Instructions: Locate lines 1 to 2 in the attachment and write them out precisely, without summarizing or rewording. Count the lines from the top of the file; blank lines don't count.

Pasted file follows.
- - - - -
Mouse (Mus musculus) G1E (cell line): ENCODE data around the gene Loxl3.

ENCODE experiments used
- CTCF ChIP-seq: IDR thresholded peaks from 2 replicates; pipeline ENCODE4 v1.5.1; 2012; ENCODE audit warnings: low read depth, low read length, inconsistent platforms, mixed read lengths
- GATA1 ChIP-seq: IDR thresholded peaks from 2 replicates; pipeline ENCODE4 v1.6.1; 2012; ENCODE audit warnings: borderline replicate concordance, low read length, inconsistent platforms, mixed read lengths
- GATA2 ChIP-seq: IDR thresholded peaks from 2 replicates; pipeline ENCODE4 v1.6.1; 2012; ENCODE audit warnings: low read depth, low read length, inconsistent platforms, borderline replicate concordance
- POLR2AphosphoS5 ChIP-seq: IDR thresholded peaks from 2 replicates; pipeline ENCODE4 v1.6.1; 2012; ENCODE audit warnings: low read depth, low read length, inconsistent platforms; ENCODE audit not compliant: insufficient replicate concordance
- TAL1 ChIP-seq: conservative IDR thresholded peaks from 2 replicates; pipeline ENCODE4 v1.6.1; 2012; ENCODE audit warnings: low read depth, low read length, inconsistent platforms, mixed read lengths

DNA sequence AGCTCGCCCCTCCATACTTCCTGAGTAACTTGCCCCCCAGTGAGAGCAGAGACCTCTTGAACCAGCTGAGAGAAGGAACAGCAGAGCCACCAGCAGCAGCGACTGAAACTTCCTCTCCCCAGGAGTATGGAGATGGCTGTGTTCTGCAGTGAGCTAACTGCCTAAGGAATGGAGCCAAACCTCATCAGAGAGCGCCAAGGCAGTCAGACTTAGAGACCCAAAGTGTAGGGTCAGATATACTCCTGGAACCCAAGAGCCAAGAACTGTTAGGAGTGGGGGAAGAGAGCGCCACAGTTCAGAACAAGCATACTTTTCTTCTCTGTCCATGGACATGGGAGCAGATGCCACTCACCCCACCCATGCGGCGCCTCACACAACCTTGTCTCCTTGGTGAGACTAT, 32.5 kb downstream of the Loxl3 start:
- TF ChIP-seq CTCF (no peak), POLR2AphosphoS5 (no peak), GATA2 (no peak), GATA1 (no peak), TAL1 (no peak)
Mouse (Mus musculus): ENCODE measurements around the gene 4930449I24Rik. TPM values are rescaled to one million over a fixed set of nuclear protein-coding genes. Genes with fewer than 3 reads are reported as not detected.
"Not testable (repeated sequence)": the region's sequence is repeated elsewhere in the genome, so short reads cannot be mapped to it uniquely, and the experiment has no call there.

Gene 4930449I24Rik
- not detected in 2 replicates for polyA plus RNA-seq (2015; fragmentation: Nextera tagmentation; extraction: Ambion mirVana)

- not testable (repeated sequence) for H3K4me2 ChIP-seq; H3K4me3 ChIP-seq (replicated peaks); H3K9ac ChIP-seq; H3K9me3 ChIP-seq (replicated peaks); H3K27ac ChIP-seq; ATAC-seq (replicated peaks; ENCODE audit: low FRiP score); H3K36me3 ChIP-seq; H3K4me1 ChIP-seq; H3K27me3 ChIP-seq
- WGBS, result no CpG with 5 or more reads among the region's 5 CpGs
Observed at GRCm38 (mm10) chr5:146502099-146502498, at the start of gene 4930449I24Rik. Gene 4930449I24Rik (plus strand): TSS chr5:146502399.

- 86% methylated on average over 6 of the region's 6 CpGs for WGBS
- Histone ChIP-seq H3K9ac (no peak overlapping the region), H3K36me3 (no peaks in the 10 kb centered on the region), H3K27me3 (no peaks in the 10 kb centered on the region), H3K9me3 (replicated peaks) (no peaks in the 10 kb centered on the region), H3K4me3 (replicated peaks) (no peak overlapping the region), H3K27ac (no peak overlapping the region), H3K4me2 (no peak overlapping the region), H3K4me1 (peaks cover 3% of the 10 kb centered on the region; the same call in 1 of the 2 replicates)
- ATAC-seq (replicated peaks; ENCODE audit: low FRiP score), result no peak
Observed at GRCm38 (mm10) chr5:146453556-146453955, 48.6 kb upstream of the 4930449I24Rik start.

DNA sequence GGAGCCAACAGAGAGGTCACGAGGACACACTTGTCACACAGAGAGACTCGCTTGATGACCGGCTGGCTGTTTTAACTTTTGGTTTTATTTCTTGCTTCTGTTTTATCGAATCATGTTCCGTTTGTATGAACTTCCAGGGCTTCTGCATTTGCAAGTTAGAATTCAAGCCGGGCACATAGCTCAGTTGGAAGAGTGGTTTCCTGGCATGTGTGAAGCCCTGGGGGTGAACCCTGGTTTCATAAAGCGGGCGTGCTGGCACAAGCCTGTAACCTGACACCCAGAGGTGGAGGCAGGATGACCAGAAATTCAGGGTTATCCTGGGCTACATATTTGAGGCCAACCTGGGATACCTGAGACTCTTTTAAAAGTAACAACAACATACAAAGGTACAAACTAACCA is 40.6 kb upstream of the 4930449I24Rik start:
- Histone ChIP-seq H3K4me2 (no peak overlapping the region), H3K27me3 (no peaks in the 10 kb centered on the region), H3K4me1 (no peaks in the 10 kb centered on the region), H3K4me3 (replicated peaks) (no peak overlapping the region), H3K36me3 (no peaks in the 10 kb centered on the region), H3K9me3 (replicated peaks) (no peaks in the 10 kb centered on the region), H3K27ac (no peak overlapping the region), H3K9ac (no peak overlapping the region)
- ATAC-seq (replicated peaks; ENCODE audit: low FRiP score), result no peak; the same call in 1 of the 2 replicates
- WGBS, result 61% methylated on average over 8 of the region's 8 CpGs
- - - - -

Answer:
Mouse (Mus musculus) G1E (cell line): ENCODE data around the gene Loxl3.

ENCODE experiments used